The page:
Luke Cage and Human Vulnerability

Why it’s still important to donate to RAINN

Netflix (in true Stile Netflixe) recently released thirteen episodes of Marvel’s newest series, Luke Cage. If you don’t know about Luke Cage, here’s the gist of his life: he’s an escaped Black convict. He wears a hoodie. He’s a badass. And he’s bulletproof.

He is a human representation of every stereotype we have been taught to fear, and at the same time beautifully unbreakable: Black life, the prison industrial system, fashion, strength, and weapons. He feels some degree of pain, but for the most part, he is invincible — bullets literally bounce off of his ribcage and titter to the ground. He’s one of the strongest people in the world; he punched through a goddamn wall to escape the prison laboratory where he gained his superpowers, and was attacked by his White warden. He fell into a coma once, and the nurse had to administer an adrenaline shot through his eyeballs, because that was the only part of his body that could be penetrated. And he survived, and came back again, still unbeatable.

But isn’t it strange that his eyes, of all places, were still susceptible to potential wounds? Not, for example, the roof of his mouth, or his tongue, or any of the other soft spots on a person. We use our eyes to cry. We use our eyes to understand. Our eyes are arguably a direct reflection of our intentions. His heart had essentially stopped. His eyes were the only part of him that could still feel pain. His eyes saved him.

I think that in that moment we all remembered that Luke Cage, who seemed like an impenetrable fortress, was in fact still a person. That as unbreakable as he was, he could still be hurt. And when he lost Pops, the only father figure he’d ever had, Luke sobbed over his dead body, and we realized something else. Not only could Cage be hurt, he was already hurt. Unbreakable Luke Cage was absolutely shattered.

Marvel has asked us again: what does it mean to be human? If an invincible man can still be hurt, is humanity defined by its vulnerability? If you can be literally bulletproof and still hurt like Luke Cage, how high can we really build our walls? How strong do we have to be? And, if you really think about it, why should we even bother?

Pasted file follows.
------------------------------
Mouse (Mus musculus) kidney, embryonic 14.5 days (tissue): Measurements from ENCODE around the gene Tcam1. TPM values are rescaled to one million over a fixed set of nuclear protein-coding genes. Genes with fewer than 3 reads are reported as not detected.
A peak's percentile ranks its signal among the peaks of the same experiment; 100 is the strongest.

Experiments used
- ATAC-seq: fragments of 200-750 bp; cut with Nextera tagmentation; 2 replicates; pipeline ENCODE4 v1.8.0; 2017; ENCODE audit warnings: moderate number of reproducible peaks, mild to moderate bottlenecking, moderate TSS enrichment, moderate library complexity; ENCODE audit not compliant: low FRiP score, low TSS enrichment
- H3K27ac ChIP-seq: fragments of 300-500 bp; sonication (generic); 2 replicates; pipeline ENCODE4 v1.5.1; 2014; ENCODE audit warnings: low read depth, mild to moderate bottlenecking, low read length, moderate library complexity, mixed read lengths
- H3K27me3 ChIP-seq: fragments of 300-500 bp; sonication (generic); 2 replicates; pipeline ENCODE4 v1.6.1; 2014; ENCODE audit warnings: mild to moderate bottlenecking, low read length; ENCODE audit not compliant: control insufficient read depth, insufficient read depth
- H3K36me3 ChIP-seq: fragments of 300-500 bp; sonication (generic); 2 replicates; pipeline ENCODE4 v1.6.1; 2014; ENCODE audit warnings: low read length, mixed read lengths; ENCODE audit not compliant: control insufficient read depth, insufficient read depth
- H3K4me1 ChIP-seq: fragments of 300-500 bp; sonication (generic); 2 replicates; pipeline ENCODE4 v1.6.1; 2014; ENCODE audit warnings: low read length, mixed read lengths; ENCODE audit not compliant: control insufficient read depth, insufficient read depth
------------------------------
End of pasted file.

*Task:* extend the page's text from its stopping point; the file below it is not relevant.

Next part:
The fact of the matter is, people hurt. Being alive hurts. Being present hurts — and never mind being an honest, open, socially capable person. Simply being just hurts. And oftentimes we don’t realize that we’re susceptible to that hurt; that as bulletproof as we are, we all have the soft spots, the eyes that present our hearts.

We can’t be invincible. We can’t be safe all the time. And oftentimes, we can’t help it when someone exploits our human vulnerability, and hits us where it hurts. The only thing we can do after a certain point is heal, and help each other heal.

Human beings — men, women, children, et al. — are vulnerable, and we can’t ask them to be otherwise, or else we risk taking away the most essential and defining part of existence. We can’t tell Luke Cage that his skin will protect him from everything. And we certainly can’t tell victims of abuse — people whose humanity has been twisted to the point of breaking — to snap out of it.

What we can do is help them.

On November 6th, 2016, a couple of friends and I will be running 13.1 miles through San Francisco to fundraise for an organization that does just that. RAINN — the Rape, Abuse, and Incest National Network — uses its resources to create programs that are specialized for the victims that seek help. Furthermore, the organization invests in data research and analysis. They focus not only on treatment, but on preventing these incidents through research and education. They put their faith in numbers; but more importantly, they put their faith in people’s ability to understand numbers, and what they mean.

Help someone realize that their vulnerability is not what makes them weak. Help them understand that vulnerability is what makes them — all of us — human.